Sure, it lacks the slow pace of life and comfortable weather of Miami or Scottsdale, but at least Brooklyn has plenty of places to play shuffleboard? Marty Markowitz makes a not-altogether-unpersuasive argument that downtown Brooklyn is a good place to retire, The Brooklyn Paper reports.
Mr. Markowitz is proposing that developers get tax breaks for building housing for elderly residents, who will no doubt be delighted to live so close to the new Barclays arena and the area’s burgeoning bar scene.
“A lot of older people want to stay in Brooklyn because of the stimulating environment, but no longer need a brownstone or a five-bedroom house,” the 67-year-old borough president told The Brooklyn Paper. “We have to find ways to keep seniors living here, rather than having them move to New Jersey, or North Carolina, or Florida.”
Brooklyn—even the less-than-desirable cluster of discount stores and somewhat pell-mell condo towers—must be better than New Jersey, right?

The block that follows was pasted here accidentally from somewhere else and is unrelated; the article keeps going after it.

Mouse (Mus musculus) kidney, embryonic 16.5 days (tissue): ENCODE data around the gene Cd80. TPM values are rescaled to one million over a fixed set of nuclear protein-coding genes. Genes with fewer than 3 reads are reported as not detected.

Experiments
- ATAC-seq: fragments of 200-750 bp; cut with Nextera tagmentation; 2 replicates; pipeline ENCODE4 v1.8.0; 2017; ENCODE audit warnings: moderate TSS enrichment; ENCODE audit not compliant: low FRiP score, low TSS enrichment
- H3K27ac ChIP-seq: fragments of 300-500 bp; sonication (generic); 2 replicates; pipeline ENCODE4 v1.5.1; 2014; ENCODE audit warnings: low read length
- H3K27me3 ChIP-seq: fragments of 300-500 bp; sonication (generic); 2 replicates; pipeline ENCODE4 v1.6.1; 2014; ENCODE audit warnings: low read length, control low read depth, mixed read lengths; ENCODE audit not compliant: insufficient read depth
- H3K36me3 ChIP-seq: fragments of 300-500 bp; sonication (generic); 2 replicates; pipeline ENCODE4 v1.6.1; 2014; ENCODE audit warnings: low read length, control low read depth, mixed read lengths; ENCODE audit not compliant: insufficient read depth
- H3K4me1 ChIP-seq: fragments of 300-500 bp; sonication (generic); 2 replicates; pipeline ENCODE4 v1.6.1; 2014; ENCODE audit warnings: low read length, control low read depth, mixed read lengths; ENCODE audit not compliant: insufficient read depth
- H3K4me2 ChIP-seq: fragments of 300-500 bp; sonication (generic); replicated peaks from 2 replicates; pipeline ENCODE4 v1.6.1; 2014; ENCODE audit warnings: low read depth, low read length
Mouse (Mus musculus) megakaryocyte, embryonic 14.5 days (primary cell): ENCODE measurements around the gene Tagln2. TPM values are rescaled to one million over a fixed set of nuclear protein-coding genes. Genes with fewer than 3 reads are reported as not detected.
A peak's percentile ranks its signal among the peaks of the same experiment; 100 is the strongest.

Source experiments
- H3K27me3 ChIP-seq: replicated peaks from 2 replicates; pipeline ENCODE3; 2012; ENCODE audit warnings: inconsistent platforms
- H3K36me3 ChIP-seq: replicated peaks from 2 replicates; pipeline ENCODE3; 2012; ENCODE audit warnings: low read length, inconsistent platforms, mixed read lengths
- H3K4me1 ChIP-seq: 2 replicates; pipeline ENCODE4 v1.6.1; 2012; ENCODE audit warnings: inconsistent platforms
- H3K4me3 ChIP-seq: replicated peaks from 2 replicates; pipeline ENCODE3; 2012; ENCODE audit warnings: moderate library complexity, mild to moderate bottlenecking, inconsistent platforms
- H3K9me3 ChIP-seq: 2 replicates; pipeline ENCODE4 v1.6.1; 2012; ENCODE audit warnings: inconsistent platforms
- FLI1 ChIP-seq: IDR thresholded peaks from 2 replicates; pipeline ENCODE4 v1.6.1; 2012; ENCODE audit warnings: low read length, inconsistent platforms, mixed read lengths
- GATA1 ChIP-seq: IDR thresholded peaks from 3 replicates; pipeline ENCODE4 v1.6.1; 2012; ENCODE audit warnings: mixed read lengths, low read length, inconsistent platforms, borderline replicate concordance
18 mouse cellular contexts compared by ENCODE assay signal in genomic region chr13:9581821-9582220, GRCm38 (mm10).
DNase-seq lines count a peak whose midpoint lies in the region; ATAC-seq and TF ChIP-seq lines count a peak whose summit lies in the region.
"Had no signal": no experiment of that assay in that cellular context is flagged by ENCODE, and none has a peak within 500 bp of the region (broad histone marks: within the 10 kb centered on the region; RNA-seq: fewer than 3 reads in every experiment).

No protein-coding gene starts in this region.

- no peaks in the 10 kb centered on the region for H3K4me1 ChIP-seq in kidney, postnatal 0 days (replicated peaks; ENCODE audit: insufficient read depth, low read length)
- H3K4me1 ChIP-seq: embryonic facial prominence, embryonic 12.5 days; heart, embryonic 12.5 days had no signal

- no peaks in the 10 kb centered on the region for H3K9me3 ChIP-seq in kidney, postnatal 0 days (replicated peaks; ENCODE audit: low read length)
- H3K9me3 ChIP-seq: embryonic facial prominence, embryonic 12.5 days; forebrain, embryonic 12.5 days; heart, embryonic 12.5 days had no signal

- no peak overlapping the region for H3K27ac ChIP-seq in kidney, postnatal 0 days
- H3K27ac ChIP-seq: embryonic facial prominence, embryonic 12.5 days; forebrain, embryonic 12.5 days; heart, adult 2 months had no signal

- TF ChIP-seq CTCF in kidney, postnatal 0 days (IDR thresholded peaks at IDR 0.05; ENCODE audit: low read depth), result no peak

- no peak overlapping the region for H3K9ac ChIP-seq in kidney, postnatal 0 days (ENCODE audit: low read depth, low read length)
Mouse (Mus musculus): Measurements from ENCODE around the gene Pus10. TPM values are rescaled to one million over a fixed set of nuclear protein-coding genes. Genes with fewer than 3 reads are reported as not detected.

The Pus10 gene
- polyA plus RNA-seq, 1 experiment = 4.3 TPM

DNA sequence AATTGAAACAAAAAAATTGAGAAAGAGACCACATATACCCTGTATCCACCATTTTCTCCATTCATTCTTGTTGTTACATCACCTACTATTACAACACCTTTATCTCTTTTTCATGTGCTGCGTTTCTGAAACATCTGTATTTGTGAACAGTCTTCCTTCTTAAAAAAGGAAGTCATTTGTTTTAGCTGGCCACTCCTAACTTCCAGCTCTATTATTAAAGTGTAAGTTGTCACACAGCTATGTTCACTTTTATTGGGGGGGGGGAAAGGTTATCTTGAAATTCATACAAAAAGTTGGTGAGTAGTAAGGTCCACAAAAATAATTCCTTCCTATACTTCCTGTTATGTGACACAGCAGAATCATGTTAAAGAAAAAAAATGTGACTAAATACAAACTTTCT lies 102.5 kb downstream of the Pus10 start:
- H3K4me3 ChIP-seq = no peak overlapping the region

The Brooklyn Paper helpfully points out that living in downtown Brooklyn, while it might be expensive for someone on a fixed income, means easy access to cultural institutions, public transportation and hospitals. And Downtown Brooklyn Partnership spokesman Shane Kavanagh points out that the neighborhood’s pedestrian crossings with countdown clocks and abundant sidewalk seating are popular with elderly residents. No word on the borough’s bridge and bingo scenes, however.
And then there’s the nearly priceless benefit of being able to interfere in their children’s and grandchildren’s lives on a regular basis, rather than just once or twice a year.